A few metres away from the hustle and bustle of the airport is a long tunnel leading to what is known as the area ‘Ta’ wara l-Mina’. Kirkop, Qrendi, Safi, Mqabba, Żurrieq; most will frown and scratch their heads when they see these words, but these are the villages that fall within the ‘Ta’ Wara l-Mina’ area, an area that isn’t known for its shopping centres, or luxurious hotels, but that holds within it a treasure trove of fascinating places.
One of these alluring places is il-Maqluba, found at the outskirts of the small village of Qrendi. Il-Maqluba, literally translated to ‘overturned’ or ‘upside down’, is a large depression which was formed when water dissolved the underlying rock leading to the ground to collapse. It is one of the best examples of this phenomenon on the Maltese islands, and the largest depression that is completely disconnected from the sea. Not being from the area myself, and determined to fully explore this interesting site, I enlist the help of a Koppija (a person from Kirkop), and a sunny Saturday morning sees us both in my car on our way down a long, straight road to Qrendi.
We soon reach our destination, where I park at the side of the small, peaceful square. The first thing to notice is the chapel that dominates the square, dedicated to Saint Matthew. It is closed for the day, and there are no opening times written next to its door, but my Koppija friend, Chiara, assures me that it is still in use, sometimes even holding wedding ceremonies.
An old plaque next to the door catches my eye. The engraved Latin inscription ‘Non Gode L’Immunita Ecclesias’ on it betrays the chapel’s old age. This refers back to when many churches had the right to protect criminals from the civil authorities; a right that was then abolished by the British in 1828. The churches that did not hold this privilege put up the plaque as a warning to malefactors. The main chapel was built in the 17th century, but then Chiara beckons me to come to the side of the chapel. Here one finds a small, ancient door that Chiara explains opens up into the original chapel built before the 15th century; one of the oldest chapels in Malta that is still standing.
Once we finish admiring the chapels, we start our descent down a steep flight of stairs. As we forged a path through the brown leaves that litter the ground, and bend over to avoid the overhanging tree branches, Chiara recounts the fascinating legends surrounding il-Maqluba.
Legend has it that in this location there was once a hamlet, full of sinners. There was only one virtuous woman, and God sent an angel from the sky to ask her to warn her fellow villagers. The good woman pleaded with the villagers to change their sinful ways, but they didn’t heed her advice. God, angry with the villagers for their disobedience, punished them by ordering the angels to destroy the village, leaving just the good woman praying in the chapel. According to the legend, this is how Filfa, the miniscule island in the South West of Malta was formed because the angels disposed of the hamlet by taking the land and dropping it in the middle of the sea. Chiara smiles when recounting this legend. ‘Clearly, it isn’t true’, she says with a laugh. ‘I mean look at how small this crater is when compared to Filfa’, she says jokingly. I was so engrossed by her storytelling that I had barely realised that we reached the crater, and I stop and survey the scene in front of me with awe. The crater is not as large as Filfa, but it IS massive, with around 300 metres perimeter and 15 metres of depth, covered in dense undergrowth and thick vegetation.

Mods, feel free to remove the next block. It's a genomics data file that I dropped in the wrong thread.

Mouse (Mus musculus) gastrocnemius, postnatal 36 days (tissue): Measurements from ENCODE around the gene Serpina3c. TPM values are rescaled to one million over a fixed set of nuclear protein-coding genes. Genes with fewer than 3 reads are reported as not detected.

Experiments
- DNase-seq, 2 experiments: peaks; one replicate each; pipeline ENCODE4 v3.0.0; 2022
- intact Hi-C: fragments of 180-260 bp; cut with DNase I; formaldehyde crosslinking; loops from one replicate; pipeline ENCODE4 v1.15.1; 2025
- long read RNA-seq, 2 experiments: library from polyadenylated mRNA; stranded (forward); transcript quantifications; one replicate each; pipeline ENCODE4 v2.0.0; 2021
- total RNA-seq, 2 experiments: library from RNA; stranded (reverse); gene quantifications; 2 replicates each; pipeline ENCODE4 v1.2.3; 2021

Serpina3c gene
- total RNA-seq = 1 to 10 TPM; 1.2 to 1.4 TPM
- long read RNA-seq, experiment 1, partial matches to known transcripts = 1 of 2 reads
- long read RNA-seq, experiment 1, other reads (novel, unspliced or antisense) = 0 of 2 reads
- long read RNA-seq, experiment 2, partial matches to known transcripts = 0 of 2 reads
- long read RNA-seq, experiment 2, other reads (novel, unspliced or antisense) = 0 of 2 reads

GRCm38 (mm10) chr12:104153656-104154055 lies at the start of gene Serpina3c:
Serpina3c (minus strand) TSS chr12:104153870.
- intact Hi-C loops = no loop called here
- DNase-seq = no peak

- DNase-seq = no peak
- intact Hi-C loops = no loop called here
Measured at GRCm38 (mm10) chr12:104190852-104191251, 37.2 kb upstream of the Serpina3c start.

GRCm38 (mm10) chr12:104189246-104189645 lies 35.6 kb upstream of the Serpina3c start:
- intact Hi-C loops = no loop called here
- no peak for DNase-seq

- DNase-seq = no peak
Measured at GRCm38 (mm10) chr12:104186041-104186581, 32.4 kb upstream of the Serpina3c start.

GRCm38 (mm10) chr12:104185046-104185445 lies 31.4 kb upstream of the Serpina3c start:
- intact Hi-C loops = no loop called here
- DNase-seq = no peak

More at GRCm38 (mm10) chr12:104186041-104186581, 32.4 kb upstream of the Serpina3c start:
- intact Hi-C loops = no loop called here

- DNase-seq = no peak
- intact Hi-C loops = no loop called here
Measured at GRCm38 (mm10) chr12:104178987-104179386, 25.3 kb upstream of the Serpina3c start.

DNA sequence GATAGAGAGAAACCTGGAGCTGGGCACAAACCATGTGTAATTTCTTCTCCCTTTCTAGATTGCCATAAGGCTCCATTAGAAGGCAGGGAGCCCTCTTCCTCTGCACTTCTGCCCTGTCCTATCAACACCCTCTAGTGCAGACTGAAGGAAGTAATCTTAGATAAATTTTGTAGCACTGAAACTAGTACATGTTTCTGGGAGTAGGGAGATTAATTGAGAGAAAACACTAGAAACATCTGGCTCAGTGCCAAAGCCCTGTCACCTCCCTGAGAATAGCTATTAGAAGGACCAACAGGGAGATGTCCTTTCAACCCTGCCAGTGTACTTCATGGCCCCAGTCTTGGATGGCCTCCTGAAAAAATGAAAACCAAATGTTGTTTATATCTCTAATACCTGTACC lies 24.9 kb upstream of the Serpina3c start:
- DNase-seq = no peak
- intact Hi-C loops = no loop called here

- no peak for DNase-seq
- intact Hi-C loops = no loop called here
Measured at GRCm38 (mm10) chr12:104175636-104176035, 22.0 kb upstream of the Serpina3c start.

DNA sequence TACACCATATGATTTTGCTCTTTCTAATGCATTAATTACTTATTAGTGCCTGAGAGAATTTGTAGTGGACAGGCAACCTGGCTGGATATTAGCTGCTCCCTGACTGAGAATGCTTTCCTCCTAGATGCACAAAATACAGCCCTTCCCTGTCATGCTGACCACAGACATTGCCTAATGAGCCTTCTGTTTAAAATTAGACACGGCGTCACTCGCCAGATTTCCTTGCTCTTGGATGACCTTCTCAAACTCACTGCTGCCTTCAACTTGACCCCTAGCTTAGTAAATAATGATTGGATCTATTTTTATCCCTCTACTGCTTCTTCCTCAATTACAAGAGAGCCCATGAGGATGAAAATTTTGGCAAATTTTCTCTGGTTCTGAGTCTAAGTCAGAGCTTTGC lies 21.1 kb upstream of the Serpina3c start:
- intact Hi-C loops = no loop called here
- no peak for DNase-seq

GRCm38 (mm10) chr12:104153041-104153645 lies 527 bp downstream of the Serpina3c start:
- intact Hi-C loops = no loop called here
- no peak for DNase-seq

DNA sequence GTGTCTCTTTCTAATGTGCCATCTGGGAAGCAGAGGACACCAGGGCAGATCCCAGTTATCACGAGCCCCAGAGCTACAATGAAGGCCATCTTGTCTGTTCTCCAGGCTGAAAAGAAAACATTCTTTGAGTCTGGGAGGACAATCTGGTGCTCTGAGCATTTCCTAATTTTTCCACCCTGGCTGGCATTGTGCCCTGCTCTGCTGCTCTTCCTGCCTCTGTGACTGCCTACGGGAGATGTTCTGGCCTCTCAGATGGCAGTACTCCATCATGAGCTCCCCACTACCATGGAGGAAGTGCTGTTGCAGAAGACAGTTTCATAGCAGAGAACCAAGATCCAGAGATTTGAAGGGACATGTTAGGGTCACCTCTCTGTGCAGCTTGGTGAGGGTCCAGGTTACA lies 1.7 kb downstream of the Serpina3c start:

A high, aluminium railing keeps us from getting too close to the edge of the crater, but at the side are some stone steps leading down to a dark archway. Chiara explains that the stairs lead you closer to the crater. I eye the steps with some trepidation as they are steep, uneven, and covered with slippery green moss. My curiousity overcoming my fear, I hesitantly try to go down a couple, but quickly give up, contenting myself by just viewing the crater from afar.
I ask what caused such a huge section of the land to collapse. Chiara tells me that many historians believe this happened on the 23rd of November 1343 ‚ when a severe winter storm hit our islands, probably followed by an earthquake. The name of the street leading up to Il-Maqluba is testament to that: ‘Triq it-Tempesta 23 ta’ Novembru 1343’.
‘What remains a bit of a mystery’, Chiara continues, ‘is how this land, which is not near to the coast, managed to degrade in such a manner that would allow for a large depression to be formed. Such a depression is a lot more likely to happen near the coast, due to the sea water’.
‘So maybe the legends were right all along’, says Chiara with half a smile. We trail off into silence as we process this startling piece of information, and for a few minutes, only bird calls and the rustling of huge trees punctured the peace and quiet of il-Maqluba.
© 2017 – VIDA Magazine – Amy Webb